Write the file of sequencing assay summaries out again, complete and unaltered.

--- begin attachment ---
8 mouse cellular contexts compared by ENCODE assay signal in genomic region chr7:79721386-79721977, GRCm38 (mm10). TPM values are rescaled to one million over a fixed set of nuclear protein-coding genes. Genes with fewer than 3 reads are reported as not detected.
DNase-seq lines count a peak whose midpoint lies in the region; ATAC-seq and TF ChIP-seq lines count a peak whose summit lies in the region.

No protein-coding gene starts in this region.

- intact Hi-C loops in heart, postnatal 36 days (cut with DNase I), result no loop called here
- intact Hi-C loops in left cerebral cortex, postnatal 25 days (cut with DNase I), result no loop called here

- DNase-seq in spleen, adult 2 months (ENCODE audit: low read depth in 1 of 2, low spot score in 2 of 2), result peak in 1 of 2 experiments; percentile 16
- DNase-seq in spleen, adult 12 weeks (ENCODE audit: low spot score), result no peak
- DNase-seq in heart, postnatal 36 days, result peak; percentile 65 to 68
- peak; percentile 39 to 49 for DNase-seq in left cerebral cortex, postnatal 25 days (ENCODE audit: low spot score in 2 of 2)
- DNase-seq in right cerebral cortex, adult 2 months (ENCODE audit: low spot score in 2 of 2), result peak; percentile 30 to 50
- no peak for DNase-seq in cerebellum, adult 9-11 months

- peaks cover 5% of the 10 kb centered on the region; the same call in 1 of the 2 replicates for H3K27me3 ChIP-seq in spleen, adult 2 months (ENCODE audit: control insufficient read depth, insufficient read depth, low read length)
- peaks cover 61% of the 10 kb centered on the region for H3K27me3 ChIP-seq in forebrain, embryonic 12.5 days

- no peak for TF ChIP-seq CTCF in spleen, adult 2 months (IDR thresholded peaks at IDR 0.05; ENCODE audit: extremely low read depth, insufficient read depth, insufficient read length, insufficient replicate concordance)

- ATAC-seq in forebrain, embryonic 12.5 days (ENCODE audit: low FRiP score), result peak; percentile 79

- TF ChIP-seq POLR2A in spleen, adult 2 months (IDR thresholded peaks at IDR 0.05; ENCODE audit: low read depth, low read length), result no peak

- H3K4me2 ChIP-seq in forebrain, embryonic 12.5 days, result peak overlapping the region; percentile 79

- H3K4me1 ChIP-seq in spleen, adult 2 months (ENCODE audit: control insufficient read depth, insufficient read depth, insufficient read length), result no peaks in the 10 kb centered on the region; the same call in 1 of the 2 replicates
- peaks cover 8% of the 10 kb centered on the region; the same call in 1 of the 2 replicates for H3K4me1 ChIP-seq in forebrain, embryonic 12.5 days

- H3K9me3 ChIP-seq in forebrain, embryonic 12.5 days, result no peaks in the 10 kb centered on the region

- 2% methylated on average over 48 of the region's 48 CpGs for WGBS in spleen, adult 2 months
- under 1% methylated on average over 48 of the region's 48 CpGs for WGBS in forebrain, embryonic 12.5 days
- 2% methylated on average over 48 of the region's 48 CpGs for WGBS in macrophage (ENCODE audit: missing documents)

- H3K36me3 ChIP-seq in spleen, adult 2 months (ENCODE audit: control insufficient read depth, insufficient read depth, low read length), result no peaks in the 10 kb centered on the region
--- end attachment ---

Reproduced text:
8 mouse cellular contexts compared by ENCODE assay signal in genomic region chr7:79721386-79721977, GRCm38 (mm10). TPM values are rescaled to one million over a fixed set of nuclear protein-coding genes. Genes with fewer than 3 reads are reported as not detected.
DNase-seq lines count a peak whose midpoint lies in the region; ATAC-seq and TF ChIP-seq lines count a peak whose summit lies in the region.

No protein-coding gene starts in this region.

- intact Hi-C loops in heart, postnatal 36 days (cut with DNase I), result no loop called here
- intact Hi-C loops in left cerebral cortex, postnatal 25 days (cut with DNase I), result no loop called here

- DNase-seq in spleen, adult 2 months (ENCODE audit: low read depth in 1 of 2, low spot score in 2 of 2), result peak in 1 of 2 experiments; percentile 16
- DNase-seq in spleen, adult 12 weeks (ENCODE audit: low spot score), result no peak
- DNase-seq in heart, postnatal 36 days, result peak; percentile 65 to 68
- peak; percentile 39 to 49 for DNase-seq in left cerebral cortex, postnatal 25 days (ENCODE audit: low spot score in 2 of 2)
- DNase-seq in right cerebral cortex, adult 2 months (ENCODE audit: low spot score in 2 of 2), result peak; percentile 30 to 50
- no peak for DNase-seq in cerebellum, adult 9-11 months

- peaks cover 5% of the 10 kb centered on the region; the same call in 1 of the 2 replicates for H3K27me3 ChIP-seq in spleen, adult 2 months (ENCODE audit: control insufficient read depth, insufficient read depth, low read length)
- peaks cover 61% of the 10 kb centered on the region for H3K27me3 ChIP-seq in forebrain, embryonic 12.5 days

- no peak for TF ChIP-seq CTCF in spleen, adult 2 months (IDR thresholded peaks at IDR 0.05; ENCODE audit: extremely low read depth, insufficient read depth, insufficient read length, insufficient replicate concordance)

- ATAC-seq in forebrain, embryonic 12.5 days (ENCODE audit: low FRiP score), result peak; percentile 79

- TF ChIP-seq POLR2A in spleen, adult 2 months (IDR thresholded peaks at IDR 0.05; ENCODE audit: low read depth, low read length), result no peak

- H3K4me2 ChIP-seq in forebrain, embryonic 12.5 days, result peak overlapping the region; percentile 79

- H3K4me1 ChIP-seq in spleen, adult 2 months (ENCODE audit: control insufficient read depth, insufficient read depth, insufficient read length), result no peaks in the 10 kb centered on the region; the same call in 1 of the 2 replicates
- peaks cover 8% of the 10 kb centered on the region; the same call in 1 of the 2 replicates for H3K4me1 ChIP-seq in forebrain, embryonic 12.5 days

- H3K9me3 ChIP-seq in forebrain, embryonic 12.5 days, result no peaks in the 10 kb centered on the region

- 2% methylated on average over 48 of the region's 48 CpGs for WGBS in spleen, adult 2 months
- under 1% methylated on average over 48 of the region's 48 CpGs for WGBS in forebrain, embryonic 12.5 days
- 2% methylated on average over 48 of the region's 48 CpGs for WGBS in macrophage (ENCODE audit: missing documents)

- H3K36me3 ChIP-seq in spleen, adult 2 months (ENCODE audit: control insufficient read depth, insufficient read depth, low read length), result no peaks in the 10 kb centered on the region